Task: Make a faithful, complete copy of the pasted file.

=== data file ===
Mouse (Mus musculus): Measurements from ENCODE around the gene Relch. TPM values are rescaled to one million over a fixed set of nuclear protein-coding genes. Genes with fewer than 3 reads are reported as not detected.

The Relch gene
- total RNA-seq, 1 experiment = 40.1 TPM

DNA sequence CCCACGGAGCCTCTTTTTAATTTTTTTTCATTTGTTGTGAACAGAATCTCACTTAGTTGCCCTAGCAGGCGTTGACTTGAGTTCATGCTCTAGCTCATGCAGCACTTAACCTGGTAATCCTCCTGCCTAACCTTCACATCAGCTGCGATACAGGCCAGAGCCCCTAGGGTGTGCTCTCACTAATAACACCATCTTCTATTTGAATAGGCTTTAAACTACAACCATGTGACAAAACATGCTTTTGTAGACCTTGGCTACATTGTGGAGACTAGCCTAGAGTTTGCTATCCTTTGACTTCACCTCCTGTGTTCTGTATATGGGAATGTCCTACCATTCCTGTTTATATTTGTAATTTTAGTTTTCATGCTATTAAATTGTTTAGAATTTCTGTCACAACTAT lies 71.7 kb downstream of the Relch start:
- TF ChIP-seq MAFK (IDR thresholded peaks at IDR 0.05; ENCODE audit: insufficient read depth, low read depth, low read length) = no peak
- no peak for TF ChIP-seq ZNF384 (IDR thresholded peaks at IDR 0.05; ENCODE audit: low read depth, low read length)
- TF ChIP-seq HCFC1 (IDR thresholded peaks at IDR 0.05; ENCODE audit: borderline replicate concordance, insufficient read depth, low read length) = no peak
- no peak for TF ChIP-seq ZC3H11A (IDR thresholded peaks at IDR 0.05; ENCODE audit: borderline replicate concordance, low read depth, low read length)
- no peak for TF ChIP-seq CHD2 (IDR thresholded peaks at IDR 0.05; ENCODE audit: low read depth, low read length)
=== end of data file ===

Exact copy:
Mouse (Mus musculus): Measurements from ENCODE around the gene Relch. TPM values are rescaled to one million over a fixed set of nuclear protein-coding genes. Genes with fewer than 3 reads are reported as not detected.

The Relch gene
- total RNA-seq, 1 experiment = 40.1 TPM

DNA sequence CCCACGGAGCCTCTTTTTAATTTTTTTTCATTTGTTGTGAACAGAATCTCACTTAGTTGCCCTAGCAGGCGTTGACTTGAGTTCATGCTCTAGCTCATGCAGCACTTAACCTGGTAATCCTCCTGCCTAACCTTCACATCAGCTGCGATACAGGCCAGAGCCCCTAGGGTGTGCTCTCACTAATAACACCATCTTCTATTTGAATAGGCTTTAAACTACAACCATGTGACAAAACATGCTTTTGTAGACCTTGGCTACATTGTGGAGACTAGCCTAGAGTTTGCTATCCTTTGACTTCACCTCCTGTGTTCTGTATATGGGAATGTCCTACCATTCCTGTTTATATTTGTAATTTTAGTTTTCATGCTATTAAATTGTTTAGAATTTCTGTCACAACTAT lies 71.7 kb downstream of the Relch start:
- TF ChIP-seq MAFK (IDR thresholded peaks at IDR 0.05; ENCODE audit: insufficient read depth, low read depth, low read length) = no peak
- no peak for TF ChIP-seq ZNF384 (IDR thresholded peaks at IDR 0.05; ENCODE audit: low read depth, low read length)
- TF ChIP-seq HCFC1 (IDR thresholded peaks at IDR 0.05; ENCODE audit: borderline replicate concordance, insufficient read depth, low read length) = no peak
- no peak for TF ChIP-seq ZC3H11A (IDR thresholded peaks at IDR 0.05; ENCODE audit: borderline replicate concordance, low read depth, low read length)
- no peak for TF ChIP-seq CHD2 (IDR thresholded peaks at IDR 0.05; ENCODE audit: low read depth, low read length)